International students play (and pay) a bigger role in Ontario

And funding changes promised by the provincial government will likely shift the economic balance even further

Daniel JeOntario students and universities face major changes in the next academic year, from performance-based funding to tuition decreases, introduced by the provincial government.

The province plans to reduce tuition by 10 per cent across all universities. So schools are looking to international students to help offset the loss in revenue, since the tuition decrease only applies to domestic students.

Windsor University for one plans to raise international tuition by an average of five per cent (for some programs, nine per cent) to assist with the anticipated drop in tuition revenue.

Since international students are about to undergo significant changes, at OneClass we looked at tuition fees and enrolment among Ontario universities over the past 12 years. We wanted to see the differences between domestic and international tuition and enrolment, and how they’ve changed over time.

The findings were the result of analysis of CUDO (Common University Data Ontario) data by the Council of Ontario Universities, school records, such as tuition fee schedules, and school-specific CUDO information.

Here’s what we found:

International tuition increased 2.6 times more than domestic tuition and 3.5 times more than inflation.

From $5,162 in 2006 (in 2017 dollars) to $6,528 in 2017, the average domestic tuition for an undergraduate first-year arts and science degree increased 26.46 per cent. International tuition for the same degree increased 68.61 per cent from $15,217 in 2006 (in 2017 dollars) to $25,656 in 2017.

The inflation rate during this period was 19.41 per cent.

International tuition outpaced domestic tuition increases and the inflation rate by 2.6 times and 3.5 times, respectively.

Queen’s University and the University of Toronto (all campuses) stand out. Both schools had increase rates of about 26 per cent for domestic tuition (from 2006 to 2017) while international tuition was increased by 112.27 per cent and 127.75 per cent, respectively.

On average, international tuition in Ontario costs 3.9 times more than domestic tuition (2017-2018 academic year).

The average domestic cost for an undergraduate arts and science full-time degree in 2017 was $6,528. The international tuition was $25,656, making it almost four times that of domestic tuition.

Queen’s and the University of Toronto stand out again.

An undergraduate arts and science degree at Queen’s and the University of Toronto costs around $6,580 (first-year) for domestic students. For international students, the costs skyrocket to $37,490 and $45,690, respectively.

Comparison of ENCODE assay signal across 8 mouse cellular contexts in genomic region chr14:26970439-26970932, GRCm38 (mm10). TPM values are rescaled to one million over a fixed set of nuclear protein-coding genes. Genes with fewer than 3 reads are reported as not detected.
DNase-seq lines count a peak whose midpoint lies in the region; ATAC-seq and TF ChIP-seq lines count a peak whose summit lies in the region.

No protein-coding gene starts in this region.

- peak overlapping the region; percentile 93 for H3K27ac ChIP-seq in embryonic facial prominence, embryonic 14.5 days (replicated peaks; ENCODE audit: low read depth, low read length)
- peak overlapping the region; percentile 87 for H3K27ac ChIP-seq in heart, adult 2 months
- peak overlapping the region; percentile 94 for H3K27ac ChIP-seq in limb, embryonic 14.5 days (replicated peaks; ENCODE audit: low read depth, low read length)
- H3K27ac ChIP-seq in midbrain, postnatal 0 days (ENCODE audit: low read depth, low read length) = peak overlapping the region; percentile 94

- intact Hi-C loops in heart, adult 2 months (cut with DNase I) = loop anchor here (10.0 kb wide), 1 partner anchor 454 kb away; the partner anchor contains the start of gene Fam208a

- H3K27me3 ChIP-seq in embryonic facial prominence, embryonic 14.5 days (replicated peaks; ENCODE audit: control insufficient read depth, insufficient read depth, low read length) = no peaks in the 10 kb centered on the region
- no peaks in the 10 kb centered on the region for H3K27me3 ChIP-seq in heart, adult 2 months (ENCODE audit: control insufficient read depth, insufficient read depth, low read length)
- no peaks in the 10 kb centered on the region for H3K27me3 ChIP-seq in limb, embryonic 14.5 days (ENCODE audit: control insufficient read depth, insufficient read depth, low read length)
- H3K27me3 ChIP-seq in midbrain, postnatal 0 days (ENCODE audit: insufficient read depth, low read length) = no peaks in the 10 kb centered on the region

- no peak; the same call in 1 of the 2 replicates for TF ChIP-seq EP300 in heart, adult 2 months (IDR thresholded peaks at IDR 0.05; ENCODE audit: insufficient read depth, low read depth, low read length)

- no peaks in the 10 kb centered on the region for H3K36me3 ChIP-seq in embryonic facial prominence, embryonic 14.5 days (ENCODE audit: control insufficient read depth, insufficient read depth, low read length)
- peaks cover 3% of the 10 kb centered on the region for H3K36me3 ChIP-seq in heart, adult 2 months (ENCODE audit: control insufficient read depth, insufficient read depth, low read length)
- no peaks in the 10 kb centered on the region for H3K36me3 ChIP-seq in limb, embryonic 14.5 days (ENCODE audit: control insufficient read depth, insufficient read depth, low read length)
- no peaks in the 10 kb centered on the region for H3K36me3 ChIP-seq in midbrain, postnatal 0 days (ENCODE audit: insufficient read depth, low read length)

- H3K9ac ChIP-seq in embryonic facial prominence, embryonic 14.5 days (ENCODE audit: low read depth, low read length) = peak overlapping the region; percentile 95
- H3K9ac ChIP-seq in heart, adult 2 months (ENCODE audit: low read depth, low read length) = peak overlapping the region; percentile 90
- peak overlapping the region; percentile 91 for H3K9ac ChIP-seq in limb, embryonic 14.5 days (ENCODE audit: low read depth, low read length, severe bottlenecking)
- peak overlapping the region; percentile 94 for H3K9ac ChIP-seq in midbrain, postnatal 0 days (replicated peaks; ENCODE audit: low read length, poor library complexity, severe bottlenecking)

The average annual increase in international enrolment from 2006 to 2017 is 5.7 times higher than domestic enrolment, on average.

With the average annual increase at 1.6 per cent for domestic enrolment and 9.15 per cent for international, international enrolment has increased by almost six times more, on average, than for domestic students annually.

Lakehead University has significantly shifted its focus to international students.

From 2006 to 2017, the average annual increase in international students at Lakehead was 21.46 per cent while domestic enrolment actually decreased, at an average annual rate of -0.55 per cent.

The proportion of international students among Ontario universities overall increased 2.3 times from 2006 to 2017.

In 2006, the average proportion of international students among Ontario universities was only 5.65 per cent. In 2017, this proportion increased to 12.77 per cent, 2.26 times more than 2006.

Lakehead stands out again when looking at the proportion of international students.

From 2.01 per cent in 2006 to 15.43 per cent in 2017, the proportion of international students at Lakehead has increased 7.7 times in just 12 years.

Clearly, universities have become more dependent on international students over the past 12 years.

As demand for Ontario education continues to rise, universities can increase international tuition fees and enrolments at a pace much greater than for domestic students.

With a 10 per cent tuition decrease coming, schools will have to explore other methods to offset this major loss in revenue. More international students seems to be a viable option.

It will be interesting to see how Ontario universities react and how the overall experience for international students is affected.

(See the full report with complete insights, notes/sources, and graphs: Ontario Universities’ Increasing Reliance on International Students.)

Daniel Je is a graduate from the Schulich School of Business at York University and a content editor at OneClass, the educational technology firm based in Toronto.


The views, opinions and positions expressed by columnists and contributors are the author’s alone. They do not inherently or expressly reflect the views, opinions and/or positions of our publication.

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